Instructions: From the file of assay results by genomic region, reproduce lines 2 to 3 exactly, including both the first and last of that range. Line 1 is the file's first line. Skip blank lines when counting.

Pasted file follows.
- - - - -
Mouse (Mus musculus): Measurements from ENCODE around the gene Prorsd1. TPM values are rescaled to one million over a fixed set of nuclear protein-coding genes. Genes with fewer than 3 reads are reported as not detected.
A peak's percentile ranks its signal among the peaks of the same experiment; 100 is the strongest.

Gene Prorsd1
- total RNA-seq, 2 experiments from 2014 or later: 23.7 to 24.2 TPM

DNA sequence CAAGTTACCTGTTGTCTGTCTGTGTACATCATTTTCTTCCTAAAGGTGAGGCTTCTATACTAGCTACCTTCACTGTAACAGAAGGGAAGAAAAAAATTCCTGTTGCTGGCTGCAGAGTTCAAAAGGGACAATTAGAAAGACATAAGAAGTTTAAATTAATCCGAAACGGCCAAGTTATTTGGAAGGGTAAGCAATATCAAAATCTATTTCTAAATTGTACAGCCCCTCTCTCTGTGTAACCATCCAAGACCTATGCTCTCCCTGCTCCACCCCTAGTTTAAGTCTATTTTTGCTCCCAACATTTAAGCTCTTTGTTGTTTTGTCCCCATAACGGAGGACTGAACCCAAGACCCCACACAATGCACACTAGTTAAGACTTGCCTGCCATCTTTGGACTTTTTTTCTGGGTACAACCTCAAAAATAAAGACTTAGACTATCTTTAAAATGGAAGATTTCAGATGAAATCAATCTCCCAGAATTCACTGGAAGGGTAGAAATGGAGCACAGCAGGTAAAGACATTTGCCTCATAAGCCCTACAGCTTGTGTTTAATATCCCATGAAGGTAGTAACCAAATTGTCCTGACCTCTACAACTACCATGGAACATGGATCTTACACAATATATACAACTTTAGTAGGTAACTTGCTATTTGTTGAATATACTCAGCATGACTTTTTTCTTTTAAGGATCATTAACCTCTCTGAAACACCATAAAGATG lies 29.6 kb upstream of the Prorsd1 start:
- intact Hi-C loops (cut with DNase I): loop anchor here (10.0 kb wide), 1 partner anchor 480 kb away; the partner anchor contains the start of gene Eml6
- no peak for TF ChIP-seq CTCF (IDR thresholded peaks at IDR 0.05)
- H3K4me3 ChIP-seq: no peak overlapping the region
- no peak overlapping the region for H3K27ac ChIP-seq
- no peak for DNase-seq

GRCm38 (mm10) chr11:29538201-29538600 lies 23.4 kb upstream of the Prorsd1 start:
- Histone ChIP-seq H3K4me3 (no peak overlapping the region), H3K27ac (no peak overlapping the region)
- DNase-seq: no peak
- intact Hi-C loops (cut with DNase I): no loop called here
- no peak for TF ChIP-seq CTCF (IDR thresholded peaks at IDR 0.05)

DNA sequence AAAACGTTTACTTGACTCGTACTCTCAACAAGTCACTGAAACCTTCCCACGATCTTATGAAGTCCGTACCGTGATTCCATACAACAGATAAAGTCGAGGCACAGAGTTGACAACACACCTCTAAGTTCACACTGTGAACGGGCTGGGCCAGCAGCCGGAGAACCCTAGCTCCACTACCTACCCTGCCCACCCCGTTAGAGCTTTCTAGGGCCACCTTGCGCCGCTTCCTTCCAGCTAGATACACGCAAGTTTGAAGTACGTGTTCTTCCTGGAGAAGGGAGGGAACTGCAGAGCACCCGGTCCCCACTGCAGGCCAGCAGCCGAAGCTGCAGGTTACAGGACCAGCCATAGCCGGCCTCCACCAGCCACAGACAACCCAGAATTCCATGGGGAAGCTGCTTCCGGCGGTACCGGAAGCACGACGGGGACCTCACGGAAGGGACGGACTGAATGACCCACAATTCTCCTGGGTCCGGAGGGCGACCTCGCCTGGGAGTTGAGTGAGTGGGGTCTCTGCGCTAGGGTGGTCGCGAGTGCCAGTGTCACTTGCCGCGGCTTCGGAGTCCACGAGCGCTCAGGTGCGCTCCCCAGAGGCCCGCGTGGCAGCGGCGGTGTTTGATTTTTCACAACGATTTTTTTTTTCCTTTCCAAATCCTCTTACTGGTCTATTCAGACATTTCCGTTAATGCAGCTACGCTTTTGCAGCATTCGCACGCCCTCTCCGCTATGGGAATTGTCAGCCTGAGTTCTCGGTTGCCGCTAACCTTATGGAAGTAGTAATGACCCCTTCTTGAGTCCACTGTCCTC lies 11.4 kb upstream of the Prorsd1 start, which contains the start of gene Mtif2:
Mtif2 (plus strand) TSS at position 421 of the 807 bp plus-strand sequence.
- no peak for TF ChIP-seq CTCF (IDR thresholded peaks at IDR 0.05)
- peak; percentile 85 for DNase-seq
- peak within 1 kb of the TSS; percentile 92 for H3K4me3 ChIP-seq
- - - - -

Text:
A peak's percentile ranks its signal among the peaks of the same experiment; 100 is the strongest.

Gene Prorsd1